Rabbi Aaron is the spiritual leader of congregation Chaverim (means “friend” in Hebrew), a small Tucson synagogue whose membership boasts 100 families. It is an impartial, liberal Reform congregation, LGBTQ+-friendly. She has been there 30 years, working in a rabbinical capacity until she was officially ordained in 1998, the first female Rabbi in Tucson. (Sally Priesand became America’s first female rabbi in 1972.)
“I don’t think I really realized how ground-breaking that was here.”
“A lot of time I wasn’t allowed to officiate weddings and funerals. I didn’t fit the … I mean, I wasn’t a man. She pauses, maybe as a way to soften thousands of years of Jewish history, adds, “There is my temperament … Maybe I have more of a free-spirit.”
She did officiate State Rep. Gabby Giffords’ marriage to ex-NASA astronaut, now-U.S. Sen. Mark Kelly in 2007. She later visited her in the Houston hospital, prayed with her and her family, after Giffords survived a gunshot to the head in Tucson while meeting with constituents outside a grocery store. (The shooter, you’ll recall, shot 18 others, killing six, in 2011.) Giffords’ injuries led her to resign from office.
Last year, after 20 years of study with Rabbi Aaron, Giffords became a bat mitzvah at Chaverim, at age 51.
At least one other rabbi calls her a mystic. Yet, when she leads a service, her presence borders that of an entertainer, with accompanying acoustic guitar and singer offering Leonard Cohen poppy versions of klezmer folk songs, kaddishes (prayers), and proverbs, all under an appointed theme of kindness toward others. And when the rabbi sings and chants in Hebrew, her tone tempers the melodies, the harsh edges more mellifluous. (She is a Beatles fan). Even the mundane becomes interesting to an atheist non-Jew like me. (Days later I gathered around a Torah with other confirmation attendees at Chaverim synagogue, an act not exactly kosher in certain Jewish circles.)
For a Jewish rabbi, Aaron is pretty cutting edge. Without diving into a theological history of religion and the three main branches of contemporary Judaism (Orthodox, Reform and Conservative, all of which sort of evolved from ancient Judaism traditions when Jews began to matriculate into the European world after the French Revolution.) What Aaron offers often flies in the face of Jewish orthodoxy. As my Jewish wife points out, she is willing to adapt the religion to the participants instead of making the participants feel guilty for falling short of the religion. She officiates cremation burials, interfaith and same-sex marriages, allows people to become b’nai mitzvah in their chosen gender.
In short, what I understand from Rabbi Aaron’s words and actions is that humanism, a steadfast egalitarianism, centers her life and work, equal parts empathy and awareness. And as a rabbi that also includes environmentalism, feminism, and so many other isms.
It comes down to this, we are all — race, nationality, sexual orientation or gender notwithstanding — one. Basic tenets for all to live by, which is her point, regardless of any religious beliefs, or none at all. She recognizes that hers is not the only authentic path to God, whatever one’s God may be. Or one does not have to believe in God at all.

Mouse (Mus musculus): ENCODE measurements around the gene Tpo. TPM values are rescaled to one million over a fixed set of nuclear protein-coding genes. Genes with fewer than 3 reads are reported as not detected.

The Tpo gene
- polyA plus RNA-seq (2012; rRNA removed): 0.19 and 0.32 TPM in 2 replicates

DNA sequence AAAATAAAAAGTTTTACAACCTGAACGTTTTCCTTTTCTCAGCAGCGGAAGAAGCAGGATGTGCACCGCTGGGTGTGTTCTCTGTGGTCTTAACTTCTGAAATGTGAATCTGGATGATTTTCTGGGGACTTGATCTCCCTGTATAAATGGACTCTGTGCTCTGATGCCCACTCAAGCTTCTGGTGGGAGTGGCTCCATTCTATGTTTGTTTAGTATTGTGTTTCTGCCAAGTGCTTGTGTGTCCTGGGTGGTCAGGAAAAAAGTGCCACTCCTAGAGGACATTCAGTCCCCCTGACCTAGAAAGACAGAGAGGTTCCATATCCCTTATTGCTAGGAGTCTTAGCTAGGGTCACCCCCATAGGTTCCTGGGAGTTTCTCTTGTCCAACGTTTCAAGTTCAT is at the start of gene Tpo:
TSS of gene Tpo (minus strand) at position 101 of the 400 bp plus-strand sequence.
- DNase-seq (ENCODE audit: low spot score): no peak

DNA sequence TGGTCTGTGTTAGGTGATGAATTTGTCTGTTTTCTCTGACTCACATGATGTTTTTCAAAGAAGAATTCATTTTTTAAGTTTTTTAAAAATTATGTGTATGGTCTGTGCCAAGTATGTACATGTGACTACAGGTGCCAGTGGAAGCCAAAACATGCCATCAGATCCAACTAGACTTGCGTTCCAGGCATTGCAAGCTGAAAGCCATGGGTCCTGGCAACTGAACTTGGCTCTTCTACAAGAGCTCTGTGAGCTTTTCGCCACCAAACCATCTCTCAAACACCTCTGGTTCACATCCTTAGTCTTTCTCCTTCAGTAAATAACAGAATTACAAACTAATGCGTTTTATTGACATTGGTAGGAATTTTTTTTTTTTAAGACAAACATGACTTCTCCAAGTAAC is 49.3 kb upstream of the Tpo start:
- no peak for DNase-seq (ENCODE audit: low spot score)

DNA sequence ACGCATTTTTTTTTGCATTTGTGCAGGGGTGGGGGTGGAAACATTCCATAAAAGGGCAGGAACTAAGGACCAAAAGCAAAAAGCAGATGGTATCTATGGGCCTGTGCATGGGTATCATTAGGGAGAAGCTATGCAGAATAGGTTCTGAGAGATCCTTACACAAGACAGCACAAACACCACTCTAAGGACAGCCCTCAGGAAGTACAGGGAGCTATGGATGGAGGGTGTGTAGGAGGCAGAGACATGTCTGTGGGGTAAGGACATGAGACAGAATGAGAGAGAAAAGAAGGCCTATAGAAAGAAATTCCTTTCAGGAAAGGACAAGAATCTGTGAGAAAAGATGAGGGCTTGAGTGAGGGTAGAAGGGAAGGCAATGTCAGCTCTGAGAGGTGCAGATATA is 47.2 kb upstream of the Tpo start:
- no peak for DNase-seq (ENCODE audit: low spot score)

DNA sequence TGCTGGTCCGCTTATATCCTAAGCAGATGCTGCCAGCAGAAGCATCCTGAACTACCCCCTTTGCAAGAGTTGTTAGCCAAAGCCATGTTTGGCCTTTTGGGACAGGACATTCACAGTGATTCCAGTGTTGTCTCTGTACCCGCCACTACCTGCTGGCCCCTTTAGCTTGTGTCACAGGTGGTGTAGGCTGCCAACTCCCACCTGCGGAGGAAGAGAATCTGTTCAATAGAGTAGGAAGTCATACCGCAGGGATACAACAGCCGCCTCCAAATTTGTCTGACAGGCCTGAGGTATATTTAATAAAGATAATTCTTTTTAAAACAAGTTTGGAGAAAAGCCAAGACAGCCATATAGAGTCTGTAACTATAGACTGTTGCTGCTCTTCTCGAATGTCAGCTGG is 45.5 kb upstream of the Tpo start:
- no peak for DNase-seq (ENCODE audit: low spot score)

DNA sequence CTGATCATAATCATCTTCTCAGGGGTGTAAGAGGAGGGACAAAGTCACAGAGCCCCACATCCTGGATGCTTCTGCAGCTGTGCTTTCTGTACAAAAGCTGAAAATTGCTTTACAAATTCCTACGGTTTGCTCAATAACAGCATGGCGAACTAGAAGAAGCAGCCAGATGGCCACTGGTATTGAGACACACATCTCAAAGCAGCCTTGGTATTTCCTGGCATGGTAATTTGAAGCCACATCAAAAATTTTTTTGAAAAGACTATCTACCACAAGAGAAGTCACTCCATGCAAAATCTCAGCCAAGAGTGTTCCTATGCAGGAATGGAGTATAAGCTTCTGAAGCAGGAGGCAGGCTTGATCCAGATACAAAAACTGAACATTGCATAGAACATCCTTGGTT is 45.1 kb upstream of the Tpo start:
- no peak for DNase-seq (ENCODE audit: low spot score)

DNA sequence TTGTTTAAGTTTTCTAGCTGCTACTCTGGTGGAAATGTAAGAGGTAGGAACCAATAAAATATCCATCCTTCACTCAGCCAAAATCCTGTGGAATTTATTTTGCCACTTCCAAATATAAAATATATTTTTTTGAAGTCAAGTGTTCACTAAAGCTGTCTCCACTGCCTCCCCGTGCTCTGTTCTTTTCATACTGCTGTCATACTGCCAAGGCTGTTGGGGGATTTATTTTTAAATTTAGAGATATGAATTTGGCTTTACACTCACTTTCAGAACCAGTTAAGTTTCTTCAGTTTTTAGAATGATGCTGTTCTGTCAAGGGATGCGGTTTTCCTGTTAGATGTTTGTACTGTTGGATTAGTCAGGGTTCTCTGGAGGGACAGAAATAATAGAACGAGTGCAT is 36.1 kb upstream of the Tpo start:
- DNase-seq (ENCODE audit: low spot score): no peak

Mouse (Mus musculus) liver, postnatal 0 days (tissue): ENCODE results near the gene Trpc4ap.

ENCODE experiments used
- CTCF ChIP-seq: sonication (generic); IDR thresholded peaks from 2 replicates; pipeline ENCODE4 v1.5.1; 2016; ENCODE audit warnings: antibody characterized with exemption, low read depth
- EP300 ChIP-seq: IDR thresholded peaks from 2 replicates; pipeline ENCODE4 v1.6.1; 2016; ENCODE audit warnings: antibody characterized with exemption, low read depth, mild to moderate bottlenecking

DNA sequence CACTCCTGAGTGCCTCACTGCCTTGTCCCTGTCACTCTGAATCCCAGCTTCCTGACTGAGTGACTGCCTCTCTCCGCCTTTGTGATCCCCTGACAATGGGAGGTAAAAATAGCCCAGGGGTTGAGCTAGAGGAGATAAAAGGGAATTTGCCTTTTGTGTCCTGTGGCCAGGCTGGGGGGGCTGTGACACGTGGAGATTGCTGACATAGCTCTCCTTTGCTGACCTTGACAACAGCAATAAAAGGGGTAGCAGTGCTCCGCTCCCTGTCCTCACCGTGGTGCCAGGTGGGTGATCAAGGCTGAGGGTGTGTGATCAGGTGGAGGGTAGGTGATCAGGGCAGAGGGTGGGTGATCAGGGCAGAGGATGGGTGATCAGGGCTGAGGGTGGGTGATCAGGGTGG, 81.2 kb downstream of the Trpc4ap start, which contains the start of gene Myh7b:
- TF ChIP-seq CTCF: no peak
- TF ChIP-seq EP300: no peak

Rabbi Aaron’s parents were not Jewish; protestants, sporadic churchgoers. “My father was a man of God,” she says. “He had direct access to God in that he found God in nature and acts of loving kindness. That’s very Jewish.”
Her parents did lots of volunteering too, and it trickled down. “I was a candy striper, a teen volunteer, helping the sick in hospitals. It really did help me prepare who I didn’t know. Still, I was a 16-year-old kid, I wanted to drive around in my Chrysler.”
She was born in Indianapolis while dad was serving in the Korean War and spent her first six years in Phoenix before the family moved to Tucson. Dad worked for the family business, started by his father, mom a homemaker, “a volunteer person,” taught kindergarten. Her youngest brother was adopted. This boy’s biological mother died of alcoholism and the father, an Air Force man, was drinking himself to death.
“In my family, he is tall. We are not tall,” Aaron laughs. “We are all still very close.”
The adoption, already a stretch for a family with five kids, was an act of pure love. It taught a huge lesson in empathy.
“Empathy, that was part of it; that’s who they were,” Aaron says of her parents, who are now deceased. “I miss my parents so much. They’re a permanent part of my soul.”
At 18, she went with a Jewish boyfriend to hear author-Holocaust survivor Elie Wiesel speak.
“It was his testimony, and inner sense of peace,” she says. “I felt like he was only speaking to me. I recognized that I shared his story, it became my story. He’s telling my story, he’s telling our story. That’s it. I had to serve God and the Jewish people. At 18, the seed was planted.”
She graduated Rincon High School and the University of Arizona (English lit major). Fresh out of school, Aaron volunteered for the Jewish Federation of Southern Arizona and taught Holocaust history at Tucson junior highs, brought survivors in to speak to kids.
She later married that boyfriend and had two children. “He was my first love. I had the luck of the draw,” she laughs. “I had a lot of Jewish friends. We met at 13.”
She spent all of her 30s studying to become a rabbi, she couldn’t easily leave Tucson to study because she had two children. She chose the Aleph program, which she calls “a yeshiva without walls.” She mastered Hebrew. Sometimes she’d have to travel to Los Angeles, New York City and other cities, for study and testing, often bringing her children with her. “You have to learn, and then you’re tested, and you have to go to where that person is,” she says.